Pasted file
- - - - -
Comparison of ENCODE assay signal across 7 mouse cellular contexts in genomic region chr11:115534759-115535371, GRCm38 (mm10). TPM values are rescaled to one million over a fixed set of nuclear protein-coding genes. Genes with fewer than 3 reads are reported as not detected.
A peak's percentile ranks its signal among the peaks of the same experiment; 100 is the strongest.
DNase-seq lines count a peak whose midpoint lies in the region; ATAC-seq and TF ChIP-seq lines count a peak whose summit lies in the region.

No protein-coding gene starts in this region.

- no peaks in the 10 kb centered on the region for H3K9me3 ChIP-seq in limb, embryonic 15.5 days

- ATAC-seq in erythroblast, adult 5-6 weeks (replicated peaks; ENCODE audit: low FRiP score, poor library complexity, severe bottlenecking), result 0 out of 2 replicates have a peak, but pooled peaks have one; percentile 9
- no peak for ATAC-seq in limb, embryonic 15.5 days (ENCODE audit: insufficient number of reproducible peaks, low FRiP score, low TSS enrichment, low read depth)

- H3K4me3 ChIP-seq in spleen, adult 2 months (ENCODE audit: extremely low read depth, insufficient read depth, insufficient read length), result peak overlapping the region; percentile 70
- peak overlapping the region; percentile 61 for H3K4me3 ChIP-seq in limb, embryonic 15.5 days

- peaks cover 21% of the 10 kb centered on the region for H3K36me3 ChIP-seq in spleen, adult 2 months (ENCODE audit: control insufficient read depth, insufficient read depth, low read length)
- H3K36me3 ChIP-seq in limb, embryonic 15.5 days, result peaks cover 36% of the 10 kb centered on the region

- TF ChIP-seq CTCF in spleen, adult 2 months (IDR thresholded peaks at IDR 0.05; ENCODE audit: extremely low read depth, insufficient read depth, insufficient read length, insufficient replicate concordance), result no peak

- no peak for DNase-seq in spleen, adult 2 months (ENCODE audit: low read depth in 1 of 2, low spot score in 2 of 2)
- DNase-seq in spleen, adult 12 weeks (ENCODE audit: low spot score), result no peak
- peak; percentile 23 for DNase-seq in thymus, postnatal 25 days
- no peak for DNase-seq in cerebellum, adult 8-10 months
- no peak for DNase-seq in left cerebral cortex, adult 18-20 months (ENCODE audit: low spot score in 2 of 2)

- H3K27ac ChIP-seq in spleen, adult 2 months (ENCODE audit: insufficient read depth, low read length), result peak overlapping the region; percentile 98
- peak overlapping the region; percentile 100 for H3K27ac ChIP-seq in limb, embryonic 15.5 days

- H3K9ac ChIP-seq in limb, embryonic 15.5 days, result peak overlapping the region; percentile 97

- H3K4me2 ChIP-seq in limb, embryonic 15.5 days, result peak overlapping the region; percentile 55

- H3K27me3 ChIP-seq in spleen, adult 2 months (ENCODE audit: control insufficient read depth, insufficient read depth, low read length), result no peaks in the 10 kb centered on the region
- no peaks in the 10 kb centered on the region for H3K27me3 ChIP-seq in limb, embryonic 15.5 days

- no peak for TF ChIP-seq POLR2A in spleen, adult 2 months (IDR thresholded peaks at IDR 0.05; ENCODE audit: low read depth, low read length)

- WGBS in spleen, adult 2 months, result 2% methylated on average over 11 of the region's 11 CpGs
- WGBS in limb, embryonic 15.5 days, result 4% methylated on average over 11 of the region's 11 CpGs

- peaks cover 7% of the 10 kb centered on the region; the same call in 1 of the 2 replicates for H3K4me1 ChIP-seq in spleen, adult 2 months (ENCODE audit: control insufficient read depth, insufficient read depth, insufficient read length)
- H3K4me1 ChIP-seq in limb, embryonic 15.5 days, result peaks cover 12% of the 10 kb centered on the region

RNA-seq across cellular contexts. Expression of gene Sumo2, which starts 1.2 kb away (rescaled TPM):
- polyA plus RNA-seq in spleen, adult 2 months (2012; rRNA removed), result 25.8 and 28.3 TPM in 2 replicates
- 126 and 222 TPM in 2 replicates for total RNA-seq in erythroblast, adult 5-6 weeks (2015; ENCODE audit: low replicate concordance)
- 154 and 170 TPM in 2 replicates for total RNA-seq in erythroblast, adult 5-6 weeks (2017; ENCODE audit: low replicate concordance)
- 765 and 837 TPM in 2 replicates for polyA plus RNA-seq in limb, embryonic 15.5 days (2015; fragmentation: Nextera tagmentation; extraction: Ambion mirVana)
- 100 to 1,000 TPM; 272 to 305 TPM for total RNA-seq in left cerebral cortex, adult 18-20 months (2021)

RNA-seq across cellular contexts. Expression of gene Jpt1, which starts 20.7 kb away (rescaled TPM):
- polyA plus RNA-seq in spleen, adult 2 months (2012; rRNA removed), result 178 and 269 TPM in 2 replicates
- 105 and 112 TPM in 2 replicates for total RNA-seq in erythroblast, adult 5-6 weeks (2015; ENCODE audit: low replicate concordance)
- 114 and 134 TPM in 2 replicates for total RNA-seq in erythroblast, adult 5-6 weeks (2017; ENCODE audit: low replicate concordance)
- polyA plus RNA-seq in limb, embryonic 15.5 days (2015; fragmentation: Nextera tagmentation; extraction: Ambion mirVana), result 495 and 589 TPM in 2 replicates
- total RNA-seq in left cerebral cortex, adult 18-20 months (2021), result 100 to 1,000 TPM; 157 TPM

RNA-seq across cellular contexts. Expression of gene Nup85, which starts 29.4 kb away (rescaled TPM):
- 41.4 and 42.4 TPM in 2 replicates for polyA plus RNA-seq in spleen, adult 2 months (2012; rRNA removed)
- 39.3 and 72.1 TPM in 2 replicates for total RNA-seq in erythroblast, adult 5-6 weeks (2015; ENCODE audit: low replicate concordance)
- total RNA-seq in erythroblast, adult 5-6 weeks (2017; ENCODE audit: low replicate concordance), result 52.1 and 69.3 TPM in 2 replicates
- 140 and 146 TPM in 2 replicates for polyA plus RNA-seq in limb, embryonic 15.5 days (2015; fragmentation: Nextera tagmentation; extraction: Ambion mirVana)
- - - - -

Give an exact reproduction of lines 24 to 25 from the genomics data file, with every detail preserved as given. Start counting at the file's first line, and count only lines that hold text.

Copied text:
- no peak for TF ChIP-seq POLR2A in spleen, adult 2 months (IDR thresholded peaks at IDR 0.05; ENCODE audit: low read depth, low read length)

- WGBS in spleen, adult 2 months, result 2% methylated on average over 11 of the region's 11 CpGs